Feb 22, 1732 saw the birth of George Washington, commonly considered ‘the father of our country’.
He played a leading role in the War of Independence and was the Commander in Chief of the Continental Army (a position he resigned at the end of the conflict), he presided over the constitutional convention that was responsible for writing the Constitution in 1787, and was unanimously elected as the nation’s first president, serving from 1789 – 1797.
He died on December 14, 1799. In the years since then, he has consistently been ranked as one of the nation’s greatest presidents (usually Lincoln is placed first).
If you’d like to read a treasure trove of sage advice, his Farewell Address at the end of his Presidency makes for at times heavy going, but very illuminating reading.
Here’s a Wikipedia article that summarizes/explains it plus gives links to the full text original source.
However, to compress his sage wisdom, and taken from various published utterances, here are some shorter quotes to remember him by :
On Freedom of Speech
- If the freedom of speech is taken away then dumb and silent we may be led, like sheep to the slaughter
- When one side only of a story is heard and often repeated, the human mind becomes impressed with it insensibly.
- When firearms go, all goes. We need them every hour.
- Firearms are second only to the Constitution in importance; they are the peoples’ liberty’s teeth.
- The very atmosphere of firearms anywhere and everywhere restrains evil interference – they deserve a place of honor with all that’s good.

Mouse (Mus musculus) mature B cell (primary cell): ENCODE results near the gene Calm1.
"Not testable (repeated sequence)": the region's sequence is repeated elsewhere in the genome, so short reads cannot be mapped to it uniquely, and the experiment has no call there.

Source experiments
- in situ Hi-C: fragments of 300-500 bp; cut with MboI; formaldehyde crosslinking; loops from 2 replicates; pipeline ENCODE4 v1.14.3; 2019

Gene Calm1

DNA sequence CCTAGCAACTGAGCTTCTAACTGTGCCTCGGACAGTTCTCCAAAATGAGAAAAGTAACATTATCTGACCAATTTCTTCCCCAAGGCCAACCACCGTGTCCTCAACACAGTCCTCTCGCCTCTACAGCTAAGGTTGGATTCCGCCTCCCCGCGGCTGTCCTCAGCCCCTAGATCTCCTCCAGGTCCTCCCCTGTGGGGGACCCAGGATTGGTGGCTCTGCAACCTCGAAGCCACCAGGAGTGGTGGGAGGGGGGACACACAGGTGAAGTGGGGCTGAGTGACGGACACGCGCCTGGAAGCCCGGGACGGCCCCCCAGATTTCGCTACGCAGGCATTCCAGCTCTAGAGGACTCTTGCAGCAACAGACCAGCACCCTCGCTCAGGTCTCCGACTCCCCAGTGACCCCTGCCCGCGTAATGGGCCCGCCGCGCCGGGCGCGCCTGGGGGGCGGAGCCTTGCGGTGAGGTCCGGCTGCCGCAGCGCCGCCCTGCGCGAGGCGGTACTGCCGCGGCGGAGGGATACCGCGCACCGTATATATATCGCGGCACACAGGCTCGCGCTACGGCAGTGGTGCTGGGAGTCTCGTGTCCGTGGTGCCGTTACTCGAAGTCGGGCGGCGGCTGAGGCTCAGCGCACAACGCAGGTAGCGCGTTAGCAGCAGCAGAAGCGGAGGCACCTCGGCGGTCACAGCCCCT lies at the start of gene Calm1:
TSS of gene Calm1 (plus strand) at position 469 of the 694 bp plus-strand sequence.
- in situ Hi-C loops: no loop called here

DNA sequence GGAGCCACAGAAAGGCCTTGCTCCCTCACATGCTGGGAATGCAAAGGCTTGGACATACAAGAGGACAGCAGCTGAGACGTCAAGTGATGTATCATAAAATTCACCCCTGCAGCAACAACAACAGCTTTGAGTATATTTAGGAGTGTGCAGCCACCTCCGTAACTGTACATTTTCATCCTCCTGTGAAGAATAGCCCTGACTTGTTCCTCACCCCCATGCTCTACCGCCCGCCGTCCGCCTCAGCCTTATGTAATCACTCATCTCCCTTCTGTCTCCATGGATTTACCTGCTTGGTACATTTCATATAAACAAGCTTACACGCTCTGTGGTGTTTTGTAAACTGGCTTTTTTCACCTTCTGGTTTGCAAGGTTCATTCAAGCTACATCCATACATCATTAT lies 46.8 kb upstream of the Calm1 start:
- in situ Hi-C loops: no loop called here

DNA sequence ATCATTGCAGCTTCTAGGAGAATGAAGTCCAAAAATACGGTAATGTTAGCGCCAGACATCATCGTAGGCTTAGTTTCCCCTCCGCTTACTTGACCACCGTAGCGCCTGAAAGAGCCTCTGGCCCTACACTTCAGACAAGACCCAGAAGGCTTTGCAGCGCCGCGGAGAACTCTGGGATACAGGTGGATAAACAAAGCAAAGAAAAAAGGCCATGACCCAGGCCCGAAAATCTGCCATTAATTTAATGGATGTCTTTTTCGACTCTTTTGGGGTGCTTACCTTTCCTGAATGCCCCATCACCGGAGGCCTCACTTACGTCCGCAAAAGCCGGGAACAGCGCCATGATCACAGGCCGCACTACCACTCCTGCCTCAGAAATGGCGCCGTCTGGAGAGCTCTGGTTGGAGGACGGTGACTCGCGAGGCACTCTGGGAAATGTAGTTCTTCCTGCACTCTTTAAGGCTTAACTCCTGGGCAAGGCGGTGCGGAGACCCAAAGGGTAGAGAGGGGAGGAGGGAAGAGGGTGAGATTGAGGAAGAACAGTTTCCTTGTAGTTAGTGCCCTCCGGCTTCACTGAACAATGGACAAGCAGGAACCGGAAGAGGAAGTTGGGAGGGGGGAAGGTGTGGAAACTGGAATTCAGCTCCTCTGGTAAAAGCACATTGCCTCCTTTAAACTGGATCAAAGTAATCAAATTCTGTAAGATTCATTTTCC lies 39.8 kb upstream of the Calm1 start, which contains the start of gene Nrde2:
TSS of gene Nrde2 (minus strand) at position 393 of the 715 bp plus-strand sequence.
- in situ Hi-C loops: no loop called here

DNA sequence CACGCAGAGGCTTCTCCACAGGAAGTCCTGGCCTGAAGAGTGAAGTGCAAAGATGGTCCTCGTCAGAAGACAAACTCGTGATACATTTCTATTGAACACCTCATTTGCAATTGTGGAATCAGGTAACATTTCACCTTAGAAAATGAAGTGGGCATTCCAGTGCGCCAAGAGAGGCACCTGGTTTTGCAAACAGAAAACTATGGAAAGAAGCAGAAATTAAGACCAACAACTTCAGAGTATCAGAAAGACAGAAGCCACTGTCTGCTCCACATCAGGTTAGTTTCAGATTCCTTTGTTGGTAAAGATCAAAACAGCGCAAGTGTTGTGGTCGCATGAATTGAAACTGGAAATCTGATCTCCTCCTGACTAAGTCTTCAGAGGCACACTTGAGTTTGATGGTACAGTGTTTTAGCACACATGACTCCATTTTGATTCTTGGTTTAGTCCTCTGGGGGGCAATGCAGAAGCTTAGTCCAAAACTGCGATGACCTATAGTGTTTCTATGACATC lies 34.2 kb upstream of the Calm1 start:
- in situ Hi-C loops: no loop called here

- There is nothing so likely to produce peace as to be well prepared to meet an enemy.
On Personal Success
- Ninety-nine percent of the failures come from people who have the habit of making excuses.
- Associate with men of good quality if you esteem your own reputation; for it is better to be alone than in bad company.
- I hold the maxim no less applicable to public than to private affairs, that honesty is the best policy.
- The administration of justice is the firmest pillar of government
- Government is not reason, it is not eloquence, it is force; like fire, a troublesome servant and a fearful master. Never for a moment should it be left to irresponsible action
- However [political parties] may now and then answer popular ends, they are likely in the course of time and things, to become potent engines, by which cunning, ambitious, and unprincipled men will be enabled to subvert the power of the people and to usurp for themselves the reins of government, destroying afterwards the very engines which have lifted them to unjust dominion.
- It is important … that the habits of thinking in a free country should inspire caution in those entrusted with its administration, to confine themselves within their respective constitutional spheres; avoiding in the exercise of the powers of one department to encroach upon another. The spirit of encroachment tends to consolidate the powers of all the departments in one, and thus to create, whatever the form of government, a real despotism.